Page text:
This is just one of the strange incidents that happened in the old white house on Oglethorpe Avenue during the two years I lived there.
It was the sort of place that lent itself to these kinds of things. Judging from its large, rambling floor plan, it was built around the turn of the century as a home for an old Athens family of considerable means and expanded upon over the years. I know precious little about it's history other than the fact that it changed hands several times before ultimately being split up into apartments about 20 years ago.
I had what was once the atrium on the top floor. Because of this splitting up... the house had some really unusual features. At least, the tenants always assumed they were because of the renovation.
Windows in one apartment were so tall that they literally extended up into the apartment above it, leaving the upstairs unit with tiny foot-tall windows along one wall. A curious half-width door on the top floor led to a tiny, pitch black hallway. At the end of the hallway was an old staircase that went down half a dozen steps before terminating in a 20 foot vertical drop into the cellar below the house. I had a trap door in the ceiling of my closet that led up to an enclosed crawlspace just big enough to hide a person in. My favorite features, though, were the bricked up doors. Most of them served as barriers between apartments... but there was one mysterious interior doorway in my neighbor's place that appeared to be a bricked up closet or bathroom. We were never sure about why it was there.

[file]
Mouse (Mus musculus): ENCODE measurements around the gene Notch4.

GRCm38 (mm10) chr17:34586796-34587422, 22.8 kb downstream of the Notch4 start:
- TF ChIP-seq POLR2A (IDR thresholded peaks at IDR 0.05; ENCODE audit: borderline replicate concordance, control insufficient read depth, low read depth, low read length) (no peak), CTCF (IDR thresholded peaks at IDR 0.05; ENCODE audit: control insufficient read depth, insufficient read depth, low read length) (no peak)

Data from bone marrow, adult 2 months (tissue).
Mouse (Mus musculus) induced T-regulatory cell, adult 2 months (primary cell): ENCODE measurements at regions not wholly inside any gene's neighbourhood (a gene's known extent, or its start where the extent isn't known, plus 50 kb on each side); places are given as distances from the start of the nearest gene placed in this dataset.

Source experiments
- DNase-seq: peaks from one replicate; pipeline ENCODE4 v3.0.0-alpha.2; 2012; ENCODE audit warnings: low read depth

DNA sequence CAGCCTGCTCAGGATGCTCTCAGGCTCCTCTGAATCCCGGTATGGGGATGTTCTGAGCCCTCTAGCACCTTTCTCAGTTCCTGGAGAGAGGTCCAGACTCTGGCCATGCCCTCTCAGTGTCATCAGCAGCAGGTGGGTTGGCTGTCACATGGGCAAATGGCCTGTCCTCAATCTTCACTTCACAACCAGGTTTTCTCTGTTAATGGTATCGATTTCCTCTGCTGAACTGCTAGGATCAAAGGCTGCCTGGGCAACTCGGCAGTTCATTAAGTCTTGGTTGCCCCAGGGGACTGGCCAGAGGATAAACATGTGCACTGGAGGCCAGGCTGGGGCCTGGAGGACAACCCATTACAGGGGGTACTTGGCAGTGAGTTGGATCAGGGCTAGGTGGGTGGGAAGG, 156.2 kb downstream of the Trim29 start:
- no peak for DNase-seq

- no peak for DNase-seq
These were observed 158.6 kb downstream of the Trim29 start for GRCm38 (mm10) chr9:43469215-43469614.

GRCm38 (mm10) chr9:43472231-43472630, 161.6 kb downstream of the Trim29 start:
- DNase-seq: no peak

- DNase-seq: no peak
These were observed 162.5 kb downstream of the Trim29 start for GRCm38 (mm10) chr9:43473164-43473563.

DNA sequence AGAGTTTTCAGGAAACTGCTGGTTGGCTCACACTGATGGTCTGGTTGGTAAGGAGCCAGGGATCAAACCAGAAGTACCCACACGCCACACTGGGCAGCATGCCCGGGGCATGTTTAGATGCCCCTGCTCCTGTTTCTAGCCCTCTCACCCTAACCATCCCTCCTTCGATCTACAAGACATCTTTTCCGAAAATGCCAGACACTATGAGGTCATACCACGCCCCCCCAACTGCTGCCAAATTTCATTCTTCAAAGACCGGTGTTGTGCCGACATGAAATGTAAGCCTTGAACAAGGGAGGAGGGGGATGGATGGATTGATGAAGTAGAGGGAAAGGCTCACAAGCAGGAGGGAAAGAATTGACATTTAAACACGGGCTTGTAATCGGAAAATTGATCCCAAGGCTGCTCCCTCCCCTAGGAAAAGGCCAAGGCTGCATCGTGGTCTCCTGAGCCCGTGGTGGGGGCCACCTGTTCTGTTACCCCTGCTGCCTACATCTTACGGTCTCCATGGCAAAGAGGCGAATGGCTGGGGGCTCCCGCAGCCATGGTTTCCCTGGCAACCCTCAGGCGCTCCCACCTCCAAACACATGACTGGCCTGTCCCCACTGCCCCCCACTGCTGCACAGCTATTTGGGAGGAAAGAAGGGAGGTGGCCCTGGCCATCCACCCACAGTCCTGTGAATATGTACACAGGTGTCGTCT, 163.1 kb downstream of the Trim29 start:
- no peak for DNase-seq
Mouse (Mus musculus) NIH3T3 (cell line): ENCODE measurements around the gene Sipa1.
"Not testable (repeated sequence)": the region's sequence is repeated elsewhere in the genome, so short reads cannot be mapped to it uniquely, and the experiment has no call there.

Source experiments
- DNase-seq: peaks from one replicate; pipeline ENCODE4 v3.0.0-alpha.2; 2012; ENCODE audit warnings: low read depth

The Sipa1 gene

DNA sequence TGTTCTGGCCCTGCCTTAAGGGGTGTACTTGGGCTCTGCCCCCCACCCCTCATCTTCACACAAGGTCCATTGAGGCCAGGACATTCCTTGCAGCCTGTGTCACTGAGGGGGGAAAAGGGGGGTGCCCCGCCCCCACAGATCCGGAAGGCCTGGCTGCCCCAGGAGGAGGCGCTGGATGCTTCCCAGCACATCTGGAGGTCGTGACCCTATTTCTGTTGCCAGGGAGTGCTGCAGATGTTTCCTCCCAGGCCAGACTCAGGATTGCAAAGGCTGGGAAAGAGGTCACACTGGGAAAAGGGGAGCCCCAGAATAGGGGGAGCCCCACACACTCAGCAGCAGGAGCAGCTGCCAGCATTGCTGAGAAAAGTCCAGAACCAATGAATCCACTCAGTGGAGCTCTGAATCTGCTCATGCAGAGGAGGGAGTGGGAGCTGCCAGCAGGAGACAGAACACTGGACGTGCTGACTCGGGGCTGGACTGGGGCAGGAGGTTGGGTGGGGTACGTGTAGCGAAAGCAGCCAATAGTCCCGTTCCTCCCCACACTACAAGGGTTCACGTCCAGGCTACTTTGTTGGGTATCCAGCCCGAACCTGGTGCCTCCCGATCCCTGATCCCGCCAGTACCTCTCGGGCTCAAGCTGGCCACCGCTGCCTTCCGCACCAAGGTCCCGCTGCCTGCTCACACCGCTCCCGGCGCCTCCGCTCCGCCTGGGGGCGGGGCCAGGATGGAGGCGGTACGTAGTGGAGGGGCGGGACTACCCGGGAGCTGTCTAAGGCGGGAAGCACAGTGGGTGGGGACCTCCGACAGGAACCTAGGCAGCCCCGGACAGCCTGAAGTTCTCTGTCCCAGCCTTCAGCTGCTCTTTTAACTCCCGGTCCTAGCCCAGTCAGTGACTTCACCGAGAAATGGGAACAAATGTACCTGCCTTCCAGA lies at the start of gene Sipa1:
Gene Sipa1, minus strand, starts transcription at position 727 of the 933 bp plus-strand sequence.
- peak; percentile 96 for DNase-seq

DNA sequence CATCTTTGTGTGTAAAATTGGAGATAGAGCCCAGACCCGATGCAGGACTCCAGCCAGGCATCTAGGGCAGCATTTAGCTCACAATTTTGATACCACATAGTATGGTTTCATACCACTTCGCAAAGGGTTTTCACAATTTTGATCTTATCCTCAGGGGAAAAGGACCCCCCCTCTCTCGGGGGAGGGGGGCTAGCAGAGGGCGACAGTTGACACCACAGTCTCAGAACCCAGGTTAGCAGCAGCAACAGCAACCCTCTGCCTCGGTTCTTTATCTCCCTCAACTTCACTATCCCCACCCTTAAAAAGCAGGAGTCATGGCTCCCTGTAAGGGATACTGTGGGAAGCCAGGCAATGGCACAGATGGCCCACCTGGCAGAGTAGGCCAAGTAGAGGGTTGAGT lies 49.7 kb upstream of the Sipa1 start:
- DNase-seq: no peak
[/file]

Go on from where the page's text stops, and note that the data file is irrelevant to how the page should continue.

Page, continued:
Anyway, this particular story takes place in the dead of winter.
It was the end of January, and I was alone in my apartment at the time... listening to some music and just chilling out. At about 10:00 at night, there was a urgent knocking on my door. So much so, that the knob fell off on the inside. When I finally got the door open, it was Julie, who lived on the other end of the top floor. She looked a little freaked out. She said that she heard two dogs fighting downstairs and it startled her. Now her downstairs neighbor was a vet student with a gigantic rottweiler mix. I knew it was the only dog he owned and that no one else in the house at the time had a dog... so I thought that someone may have been bitten or something. I didn't hear any commotion from my house, though. We stood in the hall, waiting to see if we heard anything else, when this really loud PING-PING-PING-PING started up. It was loud enough to make us jump and sounded like someone was hitting a copper pipe with a wrench repeatedly somewhere deep inside the house. It would go on for five or six times, stop for a few seconds, then start back up again. It was really loud and echoed off the walls. We hurried downstairs and around to the front porch, where the doors to the three first floor units were. The vet student's house was on the left, a young married couple (who were on vacation) lived on the right. The central unit had been unoccupied since the last tenant (a rather reclusive graduate student from UGA with an expensive-looking car) broke her lease unexpectedly and moved out over Christmas Break without telling anybody.